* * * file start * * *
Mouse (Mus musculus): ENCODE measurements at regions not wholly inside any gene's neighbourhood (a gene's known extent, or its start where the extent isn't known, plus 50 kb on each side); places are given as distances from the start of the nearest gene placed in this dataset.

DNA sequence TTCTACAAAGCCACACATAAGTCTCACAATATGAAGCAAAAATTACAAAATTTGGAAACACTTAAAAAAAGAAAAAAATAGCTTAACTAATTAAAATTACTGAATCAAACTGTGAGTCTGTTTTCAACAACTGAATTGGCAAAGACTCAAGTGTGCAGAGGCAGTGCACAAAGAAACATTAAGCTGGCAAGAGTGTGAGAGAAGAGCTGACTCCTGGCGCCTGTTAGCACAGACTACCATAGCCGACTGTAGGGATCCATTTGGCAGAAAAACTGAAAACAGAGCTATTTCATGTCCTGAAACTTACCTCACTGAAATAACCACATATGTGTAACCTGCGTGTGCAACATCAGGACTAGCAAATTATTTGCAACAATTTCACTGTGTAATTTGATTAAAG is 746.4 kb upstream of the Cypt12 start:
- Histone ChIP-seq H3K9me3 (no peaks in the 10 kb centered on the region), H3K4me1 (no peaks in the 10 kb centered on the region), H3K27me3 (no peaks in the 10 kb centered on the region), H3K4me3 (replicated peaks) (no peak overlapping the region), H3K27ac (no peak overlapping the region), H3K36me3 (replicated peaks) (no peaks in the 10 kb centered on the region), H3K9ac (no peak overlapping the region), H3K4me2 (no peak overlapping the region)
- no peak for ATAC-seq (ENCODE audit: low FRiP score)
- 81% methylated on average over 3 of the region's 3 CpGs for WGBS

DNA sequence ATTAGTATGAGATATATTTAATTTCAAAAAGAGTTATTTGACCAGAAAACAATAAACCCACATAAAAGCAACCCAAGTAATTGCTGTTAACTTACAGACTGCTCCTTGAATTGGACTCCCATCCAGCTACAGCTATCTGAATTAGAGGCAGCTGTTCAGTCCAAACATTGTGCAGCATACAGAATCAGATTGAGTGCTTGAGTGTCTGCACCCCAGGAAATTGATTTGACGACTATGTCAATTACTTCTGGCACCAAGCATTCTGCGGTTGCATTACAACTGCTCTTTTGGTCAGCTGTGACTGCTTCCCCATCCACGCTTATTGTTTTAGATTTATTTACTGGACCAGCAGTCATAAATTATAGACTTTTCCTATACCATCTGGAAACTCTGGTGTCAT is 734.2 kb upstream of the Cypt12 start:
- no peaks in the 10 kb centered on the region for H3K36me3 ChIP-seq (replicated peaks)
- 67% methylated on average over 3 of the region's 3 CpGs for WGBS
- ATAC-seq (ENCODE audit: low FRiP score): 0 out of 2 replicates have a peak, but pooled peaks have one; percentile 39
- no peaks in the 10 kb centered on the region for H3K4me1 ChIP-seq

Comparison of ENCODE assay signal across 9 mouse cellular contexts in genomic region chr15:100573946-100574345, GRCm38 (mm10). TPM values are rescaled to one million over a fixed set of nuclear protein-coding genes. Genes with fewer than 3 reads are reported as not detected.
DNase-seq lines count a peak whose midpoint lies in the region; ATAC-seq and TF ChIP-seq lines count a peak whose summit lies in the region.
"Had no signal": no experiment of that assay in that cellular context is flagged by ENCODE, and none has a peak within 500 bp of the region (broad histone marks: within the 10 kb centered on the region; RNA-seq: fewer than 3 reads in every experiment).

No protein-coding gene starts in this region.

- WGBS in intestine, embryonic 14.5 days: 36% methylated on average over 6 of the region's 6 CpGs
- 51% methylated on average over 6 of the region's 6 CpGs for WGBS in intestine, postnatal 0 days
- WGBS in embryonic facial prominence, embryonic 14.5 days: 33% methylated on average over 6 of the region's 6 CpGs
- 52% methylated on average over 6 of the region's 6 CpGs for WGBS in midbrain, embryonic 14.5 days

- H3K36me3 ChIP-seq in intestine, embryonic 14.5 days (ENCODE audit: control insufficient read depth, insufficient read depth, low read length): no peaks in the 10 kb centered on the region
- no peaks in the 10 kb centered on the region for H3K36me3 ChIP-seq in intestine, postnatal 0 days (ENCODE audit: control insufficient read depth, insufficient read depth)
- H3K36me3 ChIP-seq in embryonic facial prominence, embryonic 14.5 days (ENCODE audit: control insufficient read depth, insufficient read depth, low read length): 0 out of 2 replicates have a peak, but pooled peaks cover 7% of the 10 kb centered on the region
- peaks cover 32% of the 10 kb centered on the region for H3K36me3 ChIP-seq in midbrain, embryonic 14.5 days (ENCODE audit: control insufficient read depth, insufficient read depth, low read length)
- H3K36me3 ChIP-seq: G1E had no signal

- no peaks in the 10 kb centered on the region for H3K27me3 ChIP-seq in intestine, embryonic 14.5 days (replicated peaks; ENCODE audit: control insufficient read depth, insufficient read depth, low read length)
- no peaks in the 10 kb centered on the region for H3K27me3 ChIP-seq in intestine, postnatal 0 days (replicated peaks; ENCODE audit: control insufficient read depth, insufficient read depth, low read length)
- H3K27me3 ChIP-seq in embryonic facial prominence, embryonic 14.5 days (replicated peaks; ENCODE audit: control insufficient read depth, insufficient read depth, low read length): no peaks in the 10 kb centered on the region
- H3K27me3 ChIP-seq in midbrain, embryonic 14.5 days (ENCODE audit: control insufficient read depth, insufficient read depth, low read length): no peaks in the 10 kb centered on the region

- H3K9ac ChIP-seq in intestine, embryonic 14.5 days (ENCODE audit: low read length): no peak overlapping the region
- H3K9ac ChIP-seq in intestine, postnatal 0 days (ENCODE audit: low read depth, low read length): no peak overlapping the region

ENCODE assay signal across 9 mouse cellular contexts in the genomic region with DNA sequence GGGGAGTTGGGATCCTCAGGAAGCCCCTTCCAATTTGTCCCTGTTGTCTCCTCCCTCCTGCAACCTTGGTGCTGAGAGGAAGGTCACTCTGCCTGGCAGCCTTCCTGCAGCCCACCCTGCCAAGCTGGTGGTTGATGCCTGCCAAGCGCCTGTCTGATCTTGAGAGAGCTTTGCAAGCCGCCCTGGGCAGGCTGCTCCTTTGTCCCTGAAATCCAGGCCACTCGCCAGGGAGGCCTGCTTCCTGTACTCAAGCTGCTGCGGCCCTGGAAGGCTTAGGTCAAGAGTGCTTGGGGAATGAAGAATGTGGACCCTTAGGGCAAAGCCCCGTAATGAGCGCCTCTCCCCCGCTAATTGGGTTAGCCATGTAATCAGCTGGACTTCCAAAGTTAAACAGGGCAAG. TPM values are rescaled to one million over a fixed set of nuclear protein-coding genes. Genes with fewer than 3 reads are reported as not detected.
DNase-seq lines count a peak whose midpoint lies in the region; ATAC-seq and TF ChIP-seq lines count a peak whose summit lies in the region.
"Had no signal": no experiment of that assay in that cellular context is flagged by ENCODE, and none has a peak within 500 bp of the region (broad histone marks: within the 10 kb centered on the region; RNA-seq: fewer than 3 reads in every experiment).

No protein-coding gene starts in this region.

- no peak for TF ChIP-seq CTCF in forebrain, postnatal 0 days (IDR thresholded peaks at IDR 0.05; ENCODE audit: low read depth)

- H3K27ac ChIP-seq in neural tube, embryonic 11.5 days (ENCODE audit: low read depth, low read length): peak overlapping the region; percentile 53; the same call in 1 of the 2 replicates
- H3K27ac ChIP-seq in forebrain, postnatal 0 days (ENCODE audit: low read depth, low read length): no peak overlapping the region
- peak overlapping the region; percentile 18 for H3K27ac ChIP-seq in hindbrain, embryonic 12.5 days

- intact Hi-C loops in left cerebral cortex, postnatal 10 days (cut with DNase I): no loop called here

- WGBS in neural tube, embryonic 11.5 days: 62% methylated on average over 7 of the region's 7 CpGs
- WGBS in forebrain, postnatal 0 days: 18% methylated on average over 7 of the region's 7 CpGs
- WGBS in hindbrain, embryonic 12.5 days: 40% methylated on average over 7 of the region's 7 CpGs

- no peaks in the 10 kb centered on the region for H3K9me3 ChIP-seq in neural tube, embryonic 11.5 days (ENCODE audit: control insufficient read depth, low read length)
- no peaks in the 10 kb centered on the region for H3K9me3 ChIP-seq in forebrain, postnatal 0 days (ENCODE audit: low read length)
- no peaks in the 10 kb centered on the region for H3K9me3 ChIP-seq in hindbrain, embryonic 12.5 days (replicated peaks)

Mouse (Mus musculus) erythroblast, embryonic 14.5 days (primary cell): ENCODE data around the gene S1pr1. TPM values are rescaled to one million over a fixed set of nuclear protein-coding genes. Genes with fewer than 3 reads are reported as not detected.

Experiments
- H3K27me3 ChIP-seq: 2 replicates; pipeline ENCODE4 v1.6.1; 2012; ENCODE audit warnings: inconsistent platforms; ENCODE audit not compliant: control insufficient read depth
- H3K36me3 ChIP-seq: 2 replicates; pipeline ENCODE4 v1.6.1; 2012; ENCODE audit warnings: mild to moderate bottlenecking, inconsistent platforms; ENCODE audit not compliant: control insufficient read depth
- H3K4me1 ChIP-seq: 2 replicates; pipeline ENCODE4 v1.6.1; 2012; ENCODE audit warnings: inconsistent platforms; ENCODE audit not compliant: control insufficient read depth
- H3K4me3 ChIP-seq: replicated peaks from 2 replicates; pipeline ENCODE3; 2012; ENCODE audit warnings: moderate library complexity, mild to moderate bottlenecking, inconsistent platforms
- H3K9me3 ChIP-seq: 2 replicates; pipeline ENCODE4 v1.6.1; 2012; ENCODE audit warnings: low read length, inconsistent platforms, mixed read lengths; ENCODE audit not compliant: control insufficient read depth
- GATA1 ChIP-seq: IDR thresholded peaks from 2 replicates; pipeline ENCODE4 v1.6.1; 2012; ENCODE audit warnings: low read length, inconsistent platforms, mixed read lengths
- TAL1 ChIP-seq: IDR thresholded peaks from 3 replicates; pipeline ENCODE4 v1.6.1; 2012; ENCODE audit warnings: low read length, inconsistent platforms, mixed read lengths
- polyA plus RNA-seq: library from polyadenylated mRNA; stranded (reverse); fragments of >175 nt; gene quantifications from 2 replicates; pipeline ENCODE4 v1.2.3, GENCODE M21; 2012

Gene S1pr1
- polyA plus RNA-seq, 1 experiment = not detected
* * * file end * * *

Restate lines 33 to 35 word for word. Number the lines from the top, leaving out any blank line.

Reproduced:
No protein-coding gene starts in this region.

- no peak for TF ChIP-seq CTCF in forebrain, postnatal 0 days (IDR thresholded peaks at IDR 0.05; ENCODE audit: low read depth)

- H3K27ac ChIP-seq in neural tube, embryonic 11.5 days (ENCODE audit: low read depth, low read length): peak overlapping the region; percentile 53; the same call in 1 of the 2 replicates